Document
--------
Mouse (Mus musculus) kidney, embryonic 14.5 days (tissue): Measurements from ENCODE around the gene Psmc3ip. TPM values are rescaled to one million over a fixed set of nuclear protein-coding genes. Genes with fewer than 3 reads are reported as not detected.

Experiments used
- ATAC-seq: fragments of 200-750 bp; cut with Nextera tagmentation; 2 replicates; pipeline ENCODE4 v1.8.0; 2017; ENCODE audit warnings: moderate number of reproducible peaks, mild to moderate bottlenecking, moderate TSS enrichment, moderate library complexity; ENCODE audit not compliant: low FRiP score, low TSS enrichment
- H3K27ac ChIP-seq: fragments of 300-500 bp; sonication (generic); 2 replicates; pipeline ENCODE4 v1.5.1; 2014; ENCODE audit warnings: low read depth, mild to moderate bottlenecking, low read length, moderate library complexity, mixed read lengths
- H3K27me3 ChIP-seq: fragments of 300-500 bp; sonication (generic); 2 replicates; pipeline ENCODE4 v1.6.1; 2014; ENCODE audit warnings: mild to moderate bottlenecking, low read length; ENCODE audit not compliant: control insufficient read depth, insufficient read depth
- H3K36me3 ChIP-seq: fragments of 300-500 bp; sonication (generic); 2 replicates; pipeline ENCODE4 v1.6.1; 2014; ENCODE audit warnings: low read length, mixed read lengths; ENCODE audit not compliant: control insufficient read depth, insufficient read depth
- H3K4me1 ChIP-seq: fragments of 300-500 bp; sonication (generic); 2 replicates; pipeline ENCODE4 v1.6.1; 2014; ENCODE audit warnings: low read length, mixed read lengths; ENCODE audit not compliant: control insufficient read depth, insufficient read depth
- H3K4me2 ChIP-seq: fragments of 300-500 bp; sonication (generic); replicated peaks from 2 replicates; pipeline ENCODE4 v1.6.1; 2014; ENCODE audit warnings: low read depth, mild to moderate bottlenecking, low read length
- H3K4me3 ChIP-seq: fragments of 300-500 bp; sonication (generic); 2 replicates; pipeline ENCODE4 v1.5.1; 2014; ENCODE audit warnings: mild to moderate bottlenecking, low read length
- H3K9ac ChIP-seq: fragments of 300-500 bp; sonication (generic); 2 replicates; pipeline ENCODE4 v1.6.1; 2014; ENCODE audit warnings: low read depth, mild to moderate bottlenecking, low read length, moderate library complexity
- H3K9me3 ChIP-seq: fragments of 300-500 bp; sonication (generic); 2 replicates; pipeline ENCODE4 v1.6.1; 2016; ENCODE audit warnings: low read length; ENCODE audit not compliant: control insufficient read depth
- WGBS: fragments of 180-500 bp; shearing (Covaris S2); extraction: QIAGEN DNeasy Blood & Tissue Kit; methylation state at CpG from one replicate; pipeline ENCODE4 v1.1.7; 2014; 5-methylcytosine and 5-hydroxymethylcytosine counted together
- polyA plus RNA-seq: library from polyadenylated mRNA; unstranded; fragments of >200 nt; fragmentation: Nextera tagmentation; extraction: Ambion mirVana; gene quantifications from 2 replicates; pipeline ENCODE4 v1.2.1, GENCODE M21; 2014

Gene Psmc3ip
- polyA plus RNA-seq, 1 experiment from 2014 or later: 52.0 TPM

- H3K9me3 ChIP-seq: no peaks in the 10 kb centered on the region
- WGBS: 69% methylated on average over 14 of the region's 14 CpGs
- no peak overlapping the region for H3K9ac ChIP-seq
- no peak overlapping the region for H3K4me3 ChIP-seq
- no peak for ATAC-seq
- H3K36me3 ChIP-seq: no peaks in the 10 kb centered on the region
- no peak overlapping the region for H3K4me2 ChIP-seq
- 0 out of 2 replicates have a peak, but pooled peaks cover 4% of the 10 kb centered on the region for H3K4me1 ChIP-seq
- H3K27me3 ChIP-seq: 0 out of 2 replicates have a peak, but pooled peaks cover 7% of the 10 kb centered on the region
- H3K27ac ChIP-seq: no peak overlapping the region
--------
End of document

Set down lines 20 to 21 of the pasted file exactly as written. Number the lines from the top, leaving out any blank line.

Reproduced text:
- no peak for ATAC-seq
- H3K36me3 ChIP-seq: no peaks in the 10 kb centered on the region